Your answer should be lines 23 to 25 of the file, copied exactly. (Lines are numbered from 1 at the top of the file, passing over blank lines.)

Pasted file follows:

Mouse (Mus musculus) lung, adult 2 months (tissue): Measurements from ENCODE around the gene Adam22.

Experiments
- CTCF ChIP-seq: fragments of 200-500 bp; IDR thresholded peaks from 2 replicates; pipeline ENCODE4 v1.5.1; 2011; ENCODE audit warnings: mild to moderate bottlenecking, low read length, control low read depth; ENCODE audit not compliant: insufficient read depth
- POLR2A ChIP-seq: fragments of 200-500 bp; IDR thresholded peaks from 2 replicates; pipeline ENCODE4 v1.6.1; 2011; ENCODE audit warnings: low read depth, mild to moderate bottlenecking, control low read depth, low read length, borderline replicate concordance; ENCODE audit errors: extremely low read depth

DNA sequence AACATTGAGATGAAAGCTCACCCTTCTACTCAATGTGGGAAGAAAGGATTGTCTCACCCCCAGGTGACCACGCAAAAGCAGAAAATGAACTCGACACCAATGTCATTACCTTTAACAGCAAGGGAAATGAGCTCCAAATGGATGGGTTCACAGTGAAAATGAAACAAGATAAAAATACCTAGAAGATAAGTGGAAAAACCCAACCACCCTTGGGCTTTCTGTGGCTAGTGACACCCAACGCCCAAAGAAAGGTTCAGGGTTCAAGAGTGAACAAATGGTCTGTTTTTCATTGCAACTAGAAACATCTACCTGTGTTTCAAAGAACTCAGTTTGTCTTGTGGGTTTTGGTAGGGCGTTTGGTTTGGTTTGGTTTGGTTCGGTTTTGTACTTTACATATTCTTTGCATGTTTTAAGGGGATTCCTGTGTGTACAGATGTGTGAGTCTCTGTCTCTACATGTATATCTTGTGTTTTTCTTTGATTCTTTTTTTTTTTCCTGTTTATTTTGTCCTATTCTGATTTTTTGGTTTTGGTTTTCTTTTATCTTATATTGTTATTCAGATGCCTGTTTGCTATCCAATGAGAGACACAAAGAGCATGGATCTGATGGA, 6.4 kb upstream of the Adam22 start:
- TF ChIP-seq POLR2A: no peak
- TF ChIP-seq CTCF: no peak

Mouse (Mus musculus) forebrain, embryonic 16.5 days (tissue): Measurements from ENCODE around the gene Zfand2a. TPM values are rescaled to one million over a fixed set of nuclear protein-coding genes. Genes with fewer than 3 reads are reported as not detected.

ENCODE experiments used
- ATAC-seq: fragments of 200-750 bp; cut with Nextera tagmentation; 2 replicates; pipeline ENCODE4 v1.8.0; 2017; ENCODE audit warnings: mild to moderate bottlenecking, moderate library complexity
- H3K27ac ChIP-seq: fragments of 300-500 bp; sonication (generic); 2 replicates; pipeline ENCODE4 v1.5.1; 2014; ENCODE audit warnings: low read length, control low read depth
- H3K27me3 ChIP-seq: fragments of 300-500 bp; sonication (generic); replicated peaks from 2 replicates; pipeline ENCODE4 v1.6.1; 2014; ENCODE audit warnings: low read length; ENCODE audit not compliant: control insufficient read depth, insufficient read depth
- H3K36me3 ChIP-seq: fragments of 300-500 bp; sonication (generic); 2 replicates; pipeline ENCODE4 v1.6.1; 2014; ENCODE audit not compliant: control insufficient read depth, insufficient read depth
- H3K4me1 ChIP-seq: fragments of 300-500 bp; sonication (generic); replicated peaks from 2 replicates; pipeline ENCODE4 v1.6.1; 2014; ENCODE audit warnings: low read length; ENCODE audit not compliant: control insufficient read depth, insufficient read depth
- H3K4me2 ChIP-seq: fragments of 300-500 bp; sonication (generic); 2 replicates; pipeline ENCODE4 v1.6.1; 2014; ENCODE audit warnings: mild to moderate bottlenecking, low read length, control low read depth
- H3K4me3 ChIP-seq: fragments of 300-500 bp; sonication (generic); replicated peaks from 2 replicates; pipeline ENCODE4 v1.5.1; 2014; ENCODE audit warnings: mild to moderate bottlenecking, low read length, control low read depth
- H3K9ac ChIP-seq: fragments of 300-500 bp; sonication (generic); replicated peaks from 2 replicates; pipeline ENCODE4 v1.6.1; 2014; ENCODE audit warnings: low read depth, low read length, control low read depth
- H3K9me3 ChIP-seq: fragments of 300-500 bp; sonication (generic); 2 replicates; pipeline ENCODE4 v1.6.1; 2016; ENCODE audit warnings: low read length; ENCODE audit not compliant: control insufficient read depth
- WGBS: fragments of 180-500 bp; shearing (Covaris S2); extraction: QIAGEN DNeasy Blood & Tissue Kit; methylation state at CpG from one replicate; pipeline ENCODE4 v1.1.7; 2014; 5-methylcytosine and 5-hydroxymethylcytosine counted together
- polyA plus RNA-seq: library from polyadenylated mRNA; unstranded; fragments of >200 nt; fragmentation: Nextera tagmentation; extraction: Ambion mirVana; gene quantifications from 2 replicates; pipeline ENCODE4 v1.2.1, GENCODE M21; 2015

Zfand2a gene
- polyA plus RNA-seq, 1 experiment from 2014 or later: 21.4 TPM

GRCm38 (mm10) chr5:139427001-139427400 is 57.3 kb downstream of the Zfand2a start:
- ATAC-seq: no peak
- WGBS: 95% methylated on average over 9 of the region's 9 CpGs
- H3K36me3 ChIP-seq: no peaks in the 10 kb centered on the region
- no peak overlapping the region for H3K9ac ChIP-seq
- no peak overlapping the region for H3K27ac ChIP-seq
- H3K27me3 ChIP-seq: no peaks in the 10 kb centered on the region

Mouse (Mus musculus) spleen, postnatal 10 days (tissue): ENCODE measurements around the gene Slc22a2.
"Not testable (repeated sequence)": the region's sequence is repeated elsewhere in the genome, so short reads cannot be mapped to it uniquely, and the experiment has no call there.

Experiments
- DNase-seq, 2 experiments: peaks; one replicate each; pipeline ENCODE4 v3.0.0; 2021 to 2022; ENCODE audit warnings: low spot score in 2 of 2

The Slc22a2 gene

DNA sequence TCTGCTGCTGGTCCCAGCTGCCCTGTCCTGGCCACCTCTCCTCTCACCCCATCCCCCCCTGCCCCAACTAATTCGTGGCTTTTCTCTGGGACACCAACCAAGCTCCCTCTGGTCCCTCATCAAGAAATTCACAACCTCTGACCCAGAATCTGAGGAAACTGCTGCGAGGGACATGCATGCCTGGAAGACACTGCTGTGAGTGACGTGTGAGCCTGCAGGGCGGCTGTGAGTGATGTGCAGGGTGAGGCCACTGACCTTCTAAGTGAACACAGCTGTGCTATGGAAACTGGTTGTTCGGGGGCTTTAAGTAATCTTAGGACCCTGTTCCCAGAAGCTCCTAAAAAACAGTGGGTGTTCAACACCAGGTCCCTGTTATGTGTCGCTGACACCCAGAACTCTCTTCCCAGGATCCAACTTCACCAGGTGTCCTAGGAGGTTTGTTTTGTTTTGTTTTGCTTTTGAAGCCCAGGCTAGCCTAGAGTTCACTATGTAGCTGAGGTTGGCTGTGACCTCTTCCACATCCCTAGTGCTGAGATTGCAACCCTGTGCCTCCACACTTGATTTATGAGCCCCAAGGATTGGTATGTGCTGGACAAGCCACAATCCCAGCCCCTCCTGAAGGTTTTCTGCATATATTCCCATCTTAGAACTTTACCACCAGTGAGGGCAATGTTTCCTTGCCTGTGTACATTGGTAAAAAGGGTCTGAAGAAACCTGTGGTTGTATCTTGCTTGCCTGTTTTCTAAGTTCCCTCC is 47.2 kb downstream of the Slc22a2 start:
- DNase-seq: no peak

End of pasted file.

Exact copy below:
GRCm38 (mm10) chr5:139427001-139427400 is 57.3 kb downstream of the Zfand2a start:
- ATAC-seq: no peak
- WGBS: 95% methylated on average over 9 of the region's 9 CpGs